(Elestial Sound, 2017)
I just so happen to be reading this fascinating book right now called The Cultural Topographies of New Berlin (not out till 2018, you unlucky scholars!), a collection of essays chronicling different aspects of the city post-Wall. Mila Chiral, Berlin-based dancer, choreographer, all-around Renaissance woman, has over the course of many years evolved into a singular artist whose music – this is her first solo album, by the way – fully incorporates her past work and connects her to the vibrant art community that exists in the German capital. As one who has created and performed throughout the heyday of art communities springing up in squatted spaces and then seeing those spaces become voids as construction moves the city toward gentrification, Chiral has a unique opportunity to use her music to span and connect these two eras of Berliner artistic expression. She does so with great success.
As her own sense of Bildung, or self-cultivation, has emerged over the years, Chiral is able to draw from past experience to influence her musical output. And although that’s sort of a “No duh” kind of statement, it’s explicitly meaningful when approaching Where Time Meets Space, a title that is as apt a poetic distinction of Berlin as one might possibly apply to it. Chiral clearly draws inspiration in her music from her history in dance and stage performance, as each track here is filled with motion and kinetic energy that practically begs to be visualized as a dance piece. Especially consider “Hide and Seek with Ghosts, a song-length representation of spirits playfully flitting about, filling Potsdamer Platz, perhaps, or encircling the Brandenburg Gate in their endless activity. Imagine somebody trying to contain a performance like that to a stage.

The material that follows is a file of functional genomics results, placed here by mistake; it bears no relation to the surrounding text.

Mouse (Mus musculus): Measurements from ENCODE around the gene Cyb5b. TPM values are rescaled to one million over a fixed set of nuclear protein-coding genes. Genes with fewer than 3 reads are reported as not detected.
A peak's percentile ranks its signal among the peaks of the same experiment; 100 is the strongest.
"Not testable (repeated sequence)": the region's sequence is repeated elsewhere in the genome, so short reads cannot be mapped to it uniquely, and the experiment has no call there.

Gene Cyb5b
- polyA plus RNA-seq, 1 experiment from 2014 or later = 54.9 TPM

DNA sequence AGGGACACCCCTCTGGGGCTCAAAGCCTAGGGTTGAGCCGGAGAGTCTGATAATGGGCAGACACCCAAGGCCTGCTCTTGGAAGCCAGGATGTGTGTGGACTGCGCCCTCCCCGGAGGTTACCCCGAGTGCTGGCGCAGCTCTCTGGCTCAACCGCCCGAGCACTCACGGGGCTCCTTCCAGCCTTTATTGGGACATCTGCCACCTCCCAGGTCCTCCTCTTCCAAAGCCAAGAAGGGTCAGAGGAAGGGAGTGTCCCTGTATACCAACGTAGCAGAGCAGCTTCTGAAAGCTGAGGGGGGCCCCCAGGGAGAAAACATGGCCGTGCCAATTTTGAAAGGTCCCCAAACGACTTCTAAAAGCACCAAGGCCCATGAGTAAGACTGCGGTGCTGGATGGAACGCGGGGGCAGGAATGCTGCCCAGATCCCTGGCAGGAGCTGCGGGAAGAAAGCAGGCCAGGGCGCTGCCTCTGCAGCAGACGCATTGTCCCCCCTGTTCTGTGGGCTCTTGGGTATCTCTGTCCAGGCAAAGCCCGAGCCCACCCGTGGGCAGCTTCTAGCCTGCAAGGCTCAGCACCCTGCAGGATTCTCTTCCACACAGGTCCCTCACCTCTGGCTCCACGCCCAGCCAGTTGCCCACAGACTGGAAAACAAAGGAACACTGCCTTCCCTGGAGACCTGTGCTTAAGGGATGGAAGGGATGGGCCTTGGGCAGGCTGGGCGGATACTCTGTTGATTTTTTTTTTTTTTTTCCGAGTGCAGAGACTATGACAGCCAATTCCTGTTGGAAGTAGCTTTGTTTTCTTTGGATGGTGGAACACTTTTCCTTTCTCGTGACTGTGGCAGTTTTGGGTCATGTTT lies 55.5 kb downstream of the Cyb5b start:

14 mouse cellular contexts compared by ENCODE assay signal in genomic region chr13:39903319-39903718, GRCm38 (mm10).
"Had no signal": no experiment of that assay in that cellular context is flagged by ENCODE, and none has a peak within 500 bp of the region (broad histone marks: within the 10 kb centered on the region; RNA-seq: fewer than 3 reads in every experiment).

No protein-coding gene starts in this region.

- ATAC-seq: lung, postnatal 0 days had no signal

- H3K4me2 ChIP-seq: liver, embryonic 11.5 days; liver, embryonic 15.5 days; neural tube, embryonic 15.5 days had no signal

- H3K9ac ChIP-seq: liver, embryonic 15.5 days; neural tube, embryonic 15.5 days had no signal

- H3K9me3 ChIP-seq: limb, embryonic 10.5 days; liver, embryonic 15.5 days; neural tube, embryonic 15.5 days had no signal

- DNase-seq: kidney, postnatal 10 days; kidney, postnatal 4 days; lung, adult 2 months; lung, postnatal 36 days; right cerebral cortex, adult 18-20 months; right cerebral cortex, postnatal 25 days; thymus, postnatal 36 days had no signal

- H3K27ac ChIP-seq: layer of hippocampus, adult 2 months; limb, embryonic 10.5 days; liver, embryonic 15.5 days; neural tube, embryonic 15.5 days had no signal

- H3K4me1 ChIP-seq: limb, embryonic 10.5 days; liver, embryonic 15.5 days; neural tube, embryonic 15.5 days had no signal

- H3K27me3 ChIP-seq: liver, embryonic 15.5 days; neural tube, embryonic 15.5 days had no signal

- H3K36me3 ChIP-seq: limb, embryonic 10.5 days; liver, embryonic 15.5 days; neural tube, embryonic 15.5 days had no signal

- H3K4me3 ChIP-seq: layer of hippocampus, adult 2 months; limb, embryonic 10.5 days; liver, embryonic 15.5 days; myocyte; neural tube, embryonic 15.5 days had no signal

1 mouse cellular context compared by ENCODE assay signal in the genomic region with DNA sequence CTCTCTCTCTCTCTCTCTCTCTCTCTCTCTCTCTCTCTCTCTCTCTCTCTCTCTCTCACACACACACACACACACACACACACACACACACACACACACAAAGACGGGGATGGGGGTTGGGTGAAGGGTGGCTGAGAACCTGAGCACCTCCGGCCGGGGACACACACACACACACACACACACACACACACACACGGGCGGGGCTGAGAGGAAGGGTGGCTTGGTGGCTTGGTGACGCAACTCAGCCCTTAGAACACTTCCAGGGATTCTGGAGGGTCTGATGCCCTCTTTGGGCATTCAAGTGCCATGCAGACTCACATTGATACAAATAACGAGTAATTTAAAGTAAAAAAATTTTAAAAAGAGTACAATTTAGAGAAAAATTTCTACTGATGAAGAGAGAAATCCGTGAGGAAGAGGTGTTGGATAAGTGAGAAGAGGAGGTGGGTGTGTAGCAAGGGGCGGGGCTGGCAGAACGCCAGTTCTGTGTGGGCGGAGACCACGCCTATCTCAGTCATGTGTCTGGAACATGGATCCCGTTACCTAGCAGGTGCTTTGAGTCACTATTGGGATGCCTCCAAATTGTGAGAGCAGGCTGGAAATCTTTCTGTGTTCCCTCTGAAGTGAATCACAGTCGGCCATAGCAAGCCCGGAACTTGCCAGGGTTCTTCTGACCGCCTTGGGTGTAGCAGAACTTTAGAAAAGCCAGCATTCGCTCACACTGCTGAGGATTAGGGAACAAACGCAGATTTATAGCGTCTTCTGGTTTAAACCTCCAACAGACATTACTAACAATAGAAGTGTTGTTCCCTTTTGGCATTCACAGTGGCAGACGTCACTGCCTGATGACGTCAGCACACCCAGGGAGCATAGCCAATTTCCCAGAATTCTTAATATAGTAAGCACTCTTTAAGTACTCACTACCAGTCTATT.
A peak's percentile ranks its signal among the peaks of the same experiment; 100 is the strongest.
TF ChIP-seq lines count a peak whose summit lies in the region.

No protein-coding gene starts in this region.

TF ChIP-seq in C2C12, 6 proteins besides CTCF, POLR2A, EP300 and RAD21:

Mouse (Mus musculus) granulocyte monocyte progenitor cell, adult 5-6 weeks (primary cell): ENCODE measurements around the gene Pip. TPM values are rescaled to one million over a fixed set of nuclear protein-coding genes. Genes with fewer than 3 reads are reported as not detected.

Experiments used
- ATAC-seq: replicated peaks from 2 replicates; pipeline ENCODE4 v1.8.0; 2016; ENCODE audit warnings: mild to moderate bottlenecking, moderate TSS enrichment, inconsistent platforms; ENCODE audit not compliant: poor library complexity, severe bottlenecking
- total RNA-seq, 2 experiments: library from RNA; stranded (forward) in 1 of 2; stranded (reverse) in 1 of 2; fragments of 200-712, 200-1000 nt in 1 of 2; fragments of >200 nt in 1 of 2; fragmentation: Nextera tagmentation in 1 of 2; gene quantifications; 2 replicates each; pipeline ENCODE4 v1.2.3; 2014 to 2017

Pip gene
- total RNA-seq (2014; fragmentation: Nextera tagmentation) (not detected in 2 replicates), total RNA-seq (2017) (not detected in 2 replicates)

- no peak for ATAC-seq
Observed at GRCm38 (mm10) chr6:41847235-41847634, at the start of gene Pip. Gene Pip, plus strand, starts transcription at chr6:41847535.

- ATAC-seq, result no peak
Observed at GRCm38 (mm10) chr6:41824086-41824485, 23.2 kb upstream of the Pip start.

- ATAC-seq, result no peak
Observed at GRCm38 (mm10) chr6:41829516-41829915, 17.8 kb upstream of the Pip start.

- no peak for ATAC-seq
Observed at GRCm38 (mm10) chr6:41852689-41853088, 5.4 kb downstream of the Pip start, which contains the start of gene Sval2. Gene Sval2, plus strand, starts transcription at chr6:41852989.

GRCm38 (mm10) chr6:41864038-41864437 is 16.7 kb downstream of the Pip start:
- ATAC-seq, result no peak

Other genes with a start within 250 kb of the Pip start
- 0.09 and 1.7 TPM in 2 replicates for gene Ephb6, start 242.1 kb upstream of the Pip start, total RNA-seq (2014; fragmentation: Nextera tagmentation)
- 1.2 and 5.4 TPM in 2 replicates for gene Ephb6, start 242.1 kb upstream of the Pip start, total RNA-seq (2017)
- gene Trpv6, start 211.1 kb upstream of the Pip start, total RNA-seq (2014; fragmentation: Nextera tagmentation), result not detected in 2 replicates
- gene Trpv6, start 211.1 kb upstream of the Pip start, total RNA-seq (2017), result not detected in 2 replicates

What’s constant is the atmosphere – the city is never far from Chiral’s artistic worldview. And although different flavors make their appearance – the clinical instrumental synth pop of “Chilled Satin,” the industrial-lite trance of “La mort et l’amour,” the subterranean electronics of “Sliding Gliding Glitches,” the expansive music-box science of “What If (Life Was Light and Easy),” and on and on – Where Time Meets Space is clearly a product of its environment. It embodies the illegal raves and the outsider art and the imposing architecture and the weighted political history and marries it to the strange currents reverberating through the streets today, whether it’s the utopian idea of Berlin as a “world city” or the practicalities of integrating one of the world’s largest incoming refugee populations. Regardless, this interior dance record is the perfect accompaniment to and soundtrack for life in any modern metropolis, a headphone masterpiece for contemplating past, present, and future as you walk avenues where time collapses upon itself in your imagination.